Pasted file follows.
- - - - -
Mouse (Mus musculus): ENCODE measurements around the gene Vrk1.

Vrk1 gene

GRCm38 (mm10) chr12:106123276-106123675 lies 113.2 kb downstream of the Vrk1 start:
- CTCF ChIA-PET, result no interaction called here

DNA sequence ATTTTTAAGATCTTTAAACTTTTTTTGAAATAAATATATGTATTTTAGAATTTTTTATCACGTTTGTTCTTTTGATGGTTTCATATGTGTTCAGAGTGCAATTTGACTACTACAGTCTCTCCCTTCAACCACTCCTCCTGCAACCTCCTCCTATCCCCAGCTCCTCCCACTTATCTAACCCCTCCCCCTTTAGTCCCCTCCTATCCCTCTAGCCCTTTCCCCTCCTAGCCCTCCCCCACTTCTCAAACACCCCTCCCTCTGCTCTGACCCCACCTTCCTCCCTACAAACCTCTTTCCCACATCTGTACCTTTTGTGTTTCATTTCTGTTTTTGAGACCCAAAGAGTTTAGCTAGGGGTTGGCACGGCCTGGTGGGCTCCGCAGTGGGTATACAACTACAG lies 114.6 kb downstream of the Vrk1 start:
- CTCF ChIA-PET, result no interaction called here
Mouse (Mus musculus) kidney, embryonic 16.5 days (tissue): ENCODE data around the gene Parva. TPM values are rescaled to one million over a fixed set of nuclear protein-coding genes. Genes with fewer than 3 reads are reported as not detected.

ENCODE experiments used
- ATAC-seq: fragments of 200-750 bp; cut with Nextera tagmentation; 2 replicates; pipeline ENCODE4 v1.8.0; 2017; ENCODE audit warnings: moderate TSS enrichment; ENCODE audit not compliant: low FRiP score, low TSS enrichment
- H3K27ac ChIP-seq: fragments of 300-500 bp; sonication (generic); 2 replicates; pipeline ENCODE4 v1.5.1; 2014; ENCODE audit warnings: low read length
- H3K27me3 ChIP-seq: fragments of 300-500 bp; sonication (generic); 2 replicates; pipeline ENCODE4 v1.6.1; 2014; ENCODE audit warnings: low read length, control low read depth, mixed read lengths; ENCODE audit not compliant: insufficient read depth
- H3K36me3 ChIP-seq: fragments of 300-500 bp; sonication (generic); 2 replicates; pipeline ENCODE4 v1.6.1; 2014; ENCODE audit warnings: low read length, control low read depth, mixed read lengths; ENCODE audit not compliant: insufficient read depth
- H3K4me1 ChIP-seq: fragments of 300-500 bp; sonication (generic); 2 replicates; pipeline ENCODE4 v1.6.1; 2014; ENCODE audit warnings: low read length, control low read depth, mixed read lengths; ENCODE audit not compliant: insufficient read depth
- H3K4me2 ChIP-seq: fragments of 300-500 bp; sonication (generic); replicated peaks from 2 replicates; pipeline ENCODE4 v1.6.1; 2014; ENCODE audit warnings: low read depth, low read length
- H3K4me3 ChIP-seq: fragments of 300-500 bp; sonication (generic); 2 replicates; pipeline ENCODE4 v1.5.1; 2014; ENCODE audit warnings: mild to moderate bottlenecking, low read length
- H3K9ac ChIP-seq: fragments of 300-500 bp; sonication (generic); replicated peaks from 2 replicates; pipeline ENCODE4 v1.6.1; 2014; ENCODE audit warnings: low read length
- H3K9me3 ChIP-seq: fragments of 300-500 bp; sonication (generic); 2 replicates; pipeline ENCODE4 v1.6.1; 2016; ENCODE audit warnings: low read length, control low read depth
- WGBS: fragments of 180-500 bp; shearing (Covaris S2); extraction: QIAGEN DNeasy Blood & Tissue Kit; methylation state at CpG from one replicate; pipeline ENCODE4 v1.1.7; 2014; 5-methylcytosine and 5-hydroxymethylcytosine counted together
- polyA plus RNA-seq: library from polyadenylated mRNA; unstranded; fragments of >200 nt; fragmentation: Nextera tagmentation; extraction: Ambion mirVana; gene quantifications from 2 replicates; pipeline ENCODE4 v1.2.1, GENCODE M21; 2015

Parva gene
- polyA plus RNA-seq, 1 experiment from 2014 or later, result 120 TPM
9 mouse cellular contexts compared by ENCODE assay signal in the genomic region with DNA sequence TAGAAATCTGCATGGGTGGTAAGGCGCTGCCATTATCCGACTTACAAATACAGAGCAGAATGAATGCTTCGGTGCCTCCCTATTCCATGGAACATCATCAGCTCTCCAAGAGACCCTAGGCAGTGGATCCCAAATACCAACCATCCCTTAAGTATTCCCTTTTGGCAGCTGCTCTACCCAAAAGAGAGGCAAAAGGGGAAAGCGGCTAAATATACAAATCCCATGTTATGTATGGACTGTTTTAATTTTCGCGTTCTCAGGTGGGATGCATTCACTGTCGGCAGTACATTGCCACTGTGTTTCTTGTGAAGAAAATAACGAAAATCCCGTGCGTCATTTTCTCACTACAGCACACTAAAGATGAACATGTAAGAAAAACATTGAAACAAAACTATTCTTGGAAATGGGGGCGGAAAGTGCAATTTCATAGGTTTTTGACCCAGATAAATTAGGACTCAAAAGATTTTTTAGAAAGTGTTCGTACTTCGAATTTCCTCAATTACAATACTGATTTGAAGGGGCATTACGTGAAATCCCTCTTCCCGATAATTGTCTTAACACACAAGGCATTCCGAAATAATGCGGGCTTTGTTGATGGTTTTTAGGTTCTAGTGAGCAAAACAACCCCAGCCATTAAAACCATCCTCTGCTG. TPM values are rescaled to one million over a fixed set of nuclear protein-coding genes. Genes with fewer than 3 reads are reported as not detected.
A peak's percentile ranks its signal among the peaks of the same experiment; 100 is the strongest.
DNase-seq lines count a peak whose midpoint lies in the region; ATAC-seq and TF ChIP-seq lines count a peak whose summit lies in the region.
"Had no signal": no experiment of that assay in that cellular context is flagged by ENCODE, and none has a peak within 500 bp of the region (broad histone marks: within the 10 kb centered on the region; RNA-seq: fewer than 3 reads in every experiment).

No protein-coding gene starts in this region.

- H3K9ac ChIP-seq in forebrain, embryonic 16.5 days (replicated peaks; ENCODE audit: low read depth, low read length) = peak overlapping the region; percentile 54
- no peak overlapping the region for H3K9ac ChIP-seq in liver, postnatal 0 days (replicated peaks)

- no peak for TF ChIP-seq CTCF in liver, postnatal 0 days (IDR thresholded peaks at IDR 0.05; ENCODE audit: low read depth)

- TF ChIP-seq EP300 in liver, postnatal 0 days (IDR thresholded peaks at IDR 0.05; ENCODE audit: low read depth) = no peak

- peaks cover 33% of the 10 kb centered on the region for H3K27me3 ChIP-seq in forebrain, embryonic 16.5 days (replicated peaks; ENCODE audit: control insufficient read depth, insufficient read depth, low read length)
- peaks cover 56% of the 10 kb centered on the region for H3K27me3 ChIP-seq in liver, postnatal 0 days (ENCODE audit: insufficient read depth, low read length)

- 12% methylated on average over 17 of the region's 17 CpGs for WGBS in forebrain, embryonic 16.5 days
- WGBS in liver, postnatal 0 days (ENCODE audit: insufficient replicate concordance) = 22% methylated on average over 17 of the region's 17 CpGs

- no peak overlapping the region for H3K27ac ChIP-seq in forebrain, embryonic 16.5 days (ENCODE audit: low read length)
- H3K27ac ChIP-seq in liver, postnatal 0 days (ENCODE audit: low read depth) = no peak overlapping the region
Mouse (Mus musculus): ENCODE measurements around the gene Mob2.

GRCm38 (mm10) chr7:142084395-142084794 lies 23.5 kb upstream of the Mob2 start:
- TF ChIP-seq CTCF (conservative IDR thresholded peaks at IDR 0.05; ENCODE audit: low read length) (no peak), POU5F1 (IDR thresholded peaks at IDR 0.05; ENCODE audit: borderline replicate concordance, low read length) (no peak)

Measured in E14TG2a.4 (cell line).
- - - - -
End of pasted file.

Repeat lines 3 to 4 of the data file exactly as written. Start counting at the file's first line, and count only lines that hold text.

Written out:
GRCm38 (mm10) chr12:106123276-106123675 lies 113.2 kb downstream of the Vrk1 start:
- CTCF ChIA-PET, result no interaction called here